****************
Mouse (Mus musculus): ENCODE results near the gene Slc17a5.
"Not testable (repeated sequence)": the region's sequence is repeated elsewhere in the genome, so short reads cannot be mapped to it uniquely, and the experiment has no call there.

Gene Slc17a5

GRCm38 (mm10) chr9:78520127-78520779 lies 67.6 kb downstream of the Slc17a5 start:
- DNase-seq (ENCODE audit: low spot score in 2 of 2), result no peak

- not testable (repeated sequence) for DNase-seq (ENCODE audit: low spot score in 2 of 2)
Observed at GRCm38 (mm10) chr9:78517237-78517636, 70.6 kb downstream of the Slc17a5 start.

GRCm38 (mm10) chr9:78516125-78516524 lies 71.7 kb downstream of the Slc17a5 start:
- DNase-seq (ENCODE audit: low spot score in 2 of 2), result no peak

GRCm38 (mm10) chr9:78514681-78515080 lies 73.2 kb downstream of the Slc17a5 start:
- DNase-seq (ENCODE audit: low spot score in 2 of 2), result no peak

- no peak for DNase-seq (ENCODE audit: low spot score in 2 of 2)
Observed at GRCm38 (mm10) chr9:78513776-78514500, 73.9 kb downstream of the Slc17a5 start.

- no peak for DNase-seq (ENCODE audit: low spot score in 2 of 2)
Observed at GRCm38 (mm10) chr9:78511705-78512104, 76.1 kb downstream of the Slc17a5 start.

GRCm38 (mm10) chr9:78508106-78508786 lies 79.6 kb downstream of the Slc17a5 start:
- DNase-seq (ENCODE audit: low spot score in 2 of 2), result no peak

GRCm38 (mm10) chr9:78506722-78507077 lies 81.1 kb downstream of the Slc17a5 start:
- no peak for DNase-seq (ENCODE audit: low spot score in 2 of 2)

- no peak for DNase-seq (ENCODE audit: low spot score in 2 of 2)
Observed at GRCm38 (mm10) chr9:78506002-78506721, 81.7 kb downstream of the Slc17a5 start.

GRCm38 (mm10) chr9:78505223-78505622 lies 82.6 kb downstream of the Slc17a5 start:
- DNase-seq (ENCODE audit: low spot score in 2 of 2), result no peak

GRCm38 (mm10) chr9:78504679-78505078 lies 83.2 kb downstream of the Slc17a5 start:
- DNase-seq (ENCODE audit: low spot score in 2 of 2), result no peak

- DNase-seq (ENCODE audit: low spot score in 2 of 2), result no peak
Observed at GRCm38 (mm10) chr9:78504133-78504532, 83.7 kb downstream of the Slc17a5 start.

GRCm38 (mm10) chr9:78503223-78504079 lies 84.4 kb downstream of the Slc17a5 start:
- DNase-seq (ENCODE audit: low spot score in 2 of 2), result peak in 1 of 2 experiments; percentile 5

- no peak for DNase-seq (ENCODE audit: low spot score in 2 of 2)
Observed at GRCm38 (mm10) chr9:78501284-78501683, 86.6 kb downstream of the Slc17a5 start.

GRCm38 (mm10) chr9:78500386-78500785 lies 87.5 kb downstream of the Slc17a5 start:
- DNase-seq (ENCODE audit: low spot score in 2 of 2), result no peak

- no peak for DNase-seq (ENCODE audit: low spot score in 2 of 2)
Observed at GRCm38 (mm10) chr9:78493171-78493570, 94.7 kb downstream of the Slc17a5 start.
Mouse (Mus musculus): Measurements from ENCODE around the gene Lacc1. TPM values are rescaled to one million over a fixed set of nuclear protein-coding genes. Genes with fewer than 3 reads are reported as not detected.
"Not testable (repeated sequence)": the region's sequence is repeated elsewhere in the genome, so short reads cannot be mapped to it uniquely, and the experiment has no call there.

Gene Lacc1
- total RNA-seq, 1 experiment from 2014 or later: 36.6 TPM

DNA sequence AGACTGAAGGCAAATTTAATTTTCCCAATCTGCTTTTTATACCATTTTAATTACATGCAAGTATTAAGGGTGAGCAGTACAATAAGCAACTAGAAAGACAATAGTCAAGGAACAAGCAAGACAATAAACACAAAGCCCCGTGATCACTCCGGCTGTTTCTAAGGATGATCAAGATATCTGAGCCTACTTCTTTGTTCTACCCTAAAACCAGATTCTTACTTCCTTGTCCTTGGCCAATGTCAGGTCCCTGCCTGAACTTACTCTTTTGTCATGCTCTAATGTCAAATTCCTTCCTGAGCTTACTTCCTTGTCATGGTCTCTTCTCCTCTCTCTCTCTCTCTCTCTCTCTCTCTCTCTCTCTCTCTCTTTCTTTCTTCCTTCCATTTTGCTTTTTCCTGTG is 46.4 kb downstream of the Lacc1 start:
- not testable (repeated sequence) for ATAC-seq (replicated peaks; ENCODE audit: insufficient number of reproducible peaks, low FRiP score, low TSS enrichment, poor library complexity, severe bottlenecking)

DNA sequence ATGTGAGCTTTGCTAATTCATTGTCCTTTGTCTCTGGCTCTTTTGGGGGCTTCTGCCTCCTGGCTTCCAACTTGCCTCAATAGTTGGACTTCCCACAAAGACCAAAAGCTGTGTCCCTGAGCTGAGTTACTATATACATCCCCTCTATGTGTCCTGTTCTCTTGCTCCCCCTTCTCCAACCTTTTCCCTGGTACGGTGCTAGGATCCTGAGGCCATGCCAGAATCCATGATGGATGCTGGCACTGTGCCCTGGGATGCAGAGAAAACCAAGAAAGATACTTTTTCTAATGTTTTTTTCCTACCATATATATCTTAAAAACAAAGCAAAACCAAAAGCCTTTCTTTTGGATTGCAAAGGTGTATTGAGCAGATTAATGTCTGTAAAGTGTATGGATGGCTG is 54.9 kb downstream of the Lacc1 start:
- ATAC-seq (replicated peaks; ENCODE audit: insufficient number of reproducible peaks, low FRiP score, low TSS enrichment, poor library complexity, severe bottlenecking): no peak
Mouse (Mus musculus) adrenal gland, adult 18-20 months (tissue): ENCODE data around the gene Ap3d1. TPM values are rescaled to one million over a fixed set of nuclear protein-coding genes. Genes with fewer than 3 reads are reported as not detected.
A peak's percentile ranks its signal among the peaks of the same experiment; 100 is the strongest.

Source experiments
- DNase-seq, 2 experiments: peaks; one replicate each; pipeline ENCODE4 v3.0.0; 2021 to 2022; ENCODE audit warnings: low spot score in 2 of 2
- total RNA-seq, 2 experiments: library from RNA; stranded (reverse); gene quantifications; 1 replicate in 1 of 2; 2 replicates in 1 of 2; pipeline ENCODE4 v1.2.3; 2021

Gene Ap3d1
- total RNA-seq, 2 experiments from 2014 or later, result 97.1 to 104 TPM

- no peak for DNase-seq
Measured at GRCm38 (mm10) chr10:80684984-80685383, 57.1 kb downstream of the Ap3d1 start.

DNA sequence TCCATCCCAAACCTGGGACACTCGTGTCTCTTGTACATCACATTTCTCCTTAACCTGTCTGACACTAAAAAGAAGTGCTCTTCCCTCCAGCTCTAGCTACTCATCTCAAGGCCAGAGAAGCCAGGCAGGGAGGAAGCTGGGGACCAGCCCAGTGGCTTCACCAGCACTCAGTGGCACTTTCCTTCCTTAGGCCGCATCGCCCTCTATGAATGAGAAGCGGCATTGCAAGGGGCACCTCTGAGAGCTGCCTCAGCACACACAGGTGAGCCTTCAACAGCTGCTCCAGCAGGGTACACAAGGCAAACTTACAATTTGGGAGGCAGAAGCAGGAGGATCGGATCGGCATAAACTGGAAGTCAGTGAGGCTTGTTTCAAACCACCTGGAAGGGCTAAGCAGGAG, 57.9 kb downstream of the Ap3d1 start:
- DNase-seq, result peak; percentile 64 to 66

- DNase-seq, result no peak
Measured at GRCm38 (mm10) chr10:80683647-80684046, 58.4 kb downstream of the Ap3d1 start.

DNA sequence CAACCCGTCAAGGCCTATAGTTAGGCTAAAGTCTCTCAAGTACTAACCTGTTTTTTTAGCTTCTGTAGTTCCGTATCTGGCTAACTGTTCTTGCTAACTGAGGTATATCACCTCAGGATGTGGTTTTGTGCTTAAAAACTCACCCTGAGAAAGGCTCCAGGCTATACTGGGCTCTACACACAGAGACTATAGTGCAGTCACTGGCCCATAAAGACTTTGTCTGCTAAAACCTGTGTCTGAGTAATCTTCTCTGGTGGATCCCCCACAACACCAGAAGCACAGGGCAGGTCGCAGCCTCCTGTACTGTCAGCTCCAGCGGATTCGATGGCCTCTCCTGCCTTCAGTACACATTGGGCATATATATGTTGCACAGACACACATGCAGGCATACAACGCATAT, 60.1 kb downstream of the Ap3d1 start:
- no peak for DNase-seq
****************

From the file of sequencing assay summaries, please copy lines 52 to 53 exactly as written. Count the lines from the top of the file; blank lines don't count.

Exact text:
Measured at GRCm38 (mm10) chr10:80684984-80685383, 57.1 kb downstream of the Ap3d1 start.

DNA sequence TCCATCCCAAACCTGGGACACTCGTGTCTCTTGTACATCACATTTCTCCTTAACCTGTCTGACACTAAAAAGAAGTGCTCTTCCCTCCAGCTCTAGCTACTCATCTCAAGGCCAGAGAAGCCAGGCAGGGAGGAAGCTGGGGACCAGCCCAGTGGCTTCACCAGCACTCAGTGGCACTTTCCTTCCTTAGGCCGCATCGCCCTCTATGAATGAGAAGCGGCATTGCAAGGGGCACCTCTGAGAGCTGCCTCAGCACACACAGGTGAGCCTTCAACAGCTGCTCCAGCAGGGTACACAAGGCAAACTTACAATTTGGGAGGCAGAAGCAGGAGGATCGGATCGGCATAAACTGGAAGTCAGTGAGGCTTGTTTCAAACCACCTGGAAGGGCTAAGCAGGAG, 57.9 kb downstream of the Ap3d1 start: